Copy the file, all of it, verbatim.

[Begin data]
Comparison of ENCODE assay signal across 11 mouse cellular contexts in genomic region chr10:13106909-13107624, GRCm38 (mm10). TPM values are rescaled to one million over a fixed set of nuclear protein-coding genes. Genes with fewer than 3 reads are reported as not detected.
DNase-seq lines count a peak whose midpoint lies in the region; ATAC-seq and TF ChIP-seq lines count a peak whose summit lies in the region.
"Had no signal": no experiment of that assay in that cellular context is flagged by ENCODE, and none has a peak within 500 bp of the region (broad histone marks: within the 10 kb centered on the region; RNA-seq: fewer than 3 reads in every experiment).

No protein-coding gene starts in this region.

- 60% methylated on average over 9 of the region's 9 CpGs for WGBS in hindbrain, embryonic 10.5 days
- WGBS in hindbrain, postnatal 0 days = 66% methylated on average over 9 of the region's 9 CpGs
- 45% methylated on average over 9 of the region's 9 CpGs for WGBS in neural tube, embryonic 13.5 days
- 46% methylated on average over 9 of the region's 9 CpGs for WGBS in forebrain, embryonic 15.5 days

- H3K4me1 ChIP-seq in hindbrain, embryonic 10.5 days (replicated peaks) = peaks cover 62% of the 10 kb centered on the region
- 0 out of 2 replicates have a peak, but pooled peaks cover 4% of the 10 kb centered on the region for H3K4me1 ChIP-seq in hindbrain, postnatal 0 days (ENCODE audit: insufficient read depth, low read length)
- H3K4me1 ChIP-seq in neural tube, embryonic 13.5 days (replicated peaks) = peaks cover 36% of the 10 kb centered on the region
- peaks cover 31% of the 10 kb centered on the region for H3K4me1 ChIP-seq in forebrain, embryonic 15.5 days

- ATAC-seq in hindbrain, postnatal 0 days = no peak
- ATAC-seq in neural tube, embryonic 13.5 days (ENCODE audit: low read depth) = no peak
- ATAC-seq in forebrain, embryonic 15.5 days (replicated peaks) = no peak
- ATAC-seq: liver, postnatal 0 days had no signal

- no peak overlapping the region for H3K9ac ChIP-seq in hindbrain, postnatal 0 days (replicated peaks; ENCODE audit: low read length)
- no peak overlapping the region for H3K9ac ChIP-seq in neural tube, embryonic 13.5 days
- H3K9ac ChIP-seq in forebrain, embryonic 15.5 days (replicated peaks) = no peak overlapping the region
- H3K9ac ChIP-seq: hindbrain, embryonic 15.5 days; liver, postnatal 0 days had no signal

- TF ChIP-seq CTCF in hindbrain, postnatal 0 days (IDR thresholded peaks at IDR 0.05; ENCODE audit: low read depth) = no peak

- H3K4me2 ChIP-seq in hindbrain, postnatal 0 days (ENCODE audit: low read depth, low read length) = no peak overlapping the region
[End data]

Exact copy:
Comparison of ENCODE assay signal across 11 mouse cellular contexts in genomic region chr10:13106909-13107624, GRCm38 (mm10). TPM values are rescaled to one million over a fixed set of nuclear protein-coding genes. Genes with fewer than 3 reads are reported as not detected.
DNase-seq lines count a peak whose midpoint lies in the region; ATAC-seq and TF ChIP-seq lines count a peak whose summit lies in the region.
"Had no signal": no experiment of that assay in that cellular context is flagged by ENCODE, and none has a peak within 500 bp of the region (broad histone marks: within the 10 kb centered on the region; RNA-seq: fewer than 3 reads in every experiment).

No protein-coding gene starts in this region.

- 60% methylated on average over 9 of the region's 9 CpGs for WGBS in hindbrain, embryonic 10.5 days
- WGBS in hindbrain, postnatal 0 days = 66% methylated on average over 9 of the region's 9 CpGs
- 45% methylated on average over 9 of the region's 9 CpGs for WGBS in neural tube, embryonic 13.5 days
- 46% methylated on average over 9 of the region's 9 CpGs for WGBS in forebrain, embryonic 15.5 days

- H3K4me1 ChIP-seq in hindbrain, embryonic 10.5 days (replicated peaks) = peaks cover 62% of the 10 kb centered on the region
- 0 out of 2 replicates have a peak, but pooled peaks cover 4% of the 10 kb centered on the region for H3K4me1 ChIP-seq in hindbrain, postnatal 0 days (ENCODE audit: insufficient read depth, low read length)
- H3K4me1 ChIP-seq in neural tube, embryonic 13.5 days (replicated peaks) = peaks cover 36% of the 10 kb centered on the region
- peaks cover 31% of the 10 kb centered on the region for H3K4me1 ChIP-seq in forebrain, embryonic 15.5 days

- ATAC-seq in hindbrain, postnatal 0 days = no peak
- ATAC-seq in neural tube, embryonic 13.5 days (ENCODE audit: low read depth) = no peak
- ATAC-seq in forebrain, embryonic 15.5 days (replicated peaks) = no peak
- ATAC-seq: liver, postnatal 0 days had no signal

- no peak overlapping the region for H3K9ac ChIP-seq in hindbrain, postnatal 0 days (replicated peaks; ENCODE audit: low read length)
- no peak overlapping the region for H3K9ac ChIP-seq in neural tube, embryonic 13.5 days
- H3K9ac ChIP-seq in forebrain, embryonic 15.5 days (replicated peaks) = no peak overlapping the region
- H3K9ac ChIP-seq: hindbrain, embryonic 15.5 days; liver, postnatal 0 days had no signal

- TF ChIP-seq CTCF in hindbrain, postnatal 0 days (IDR thresholded peaks at IDR 0.05; ENCODE audit: low read depth) = no peak

- H3K4me2 ChIP-seq in hindbrain, postnatal 0 days (ENCODE audit: low read depth, low read length) = no peak overlapping the region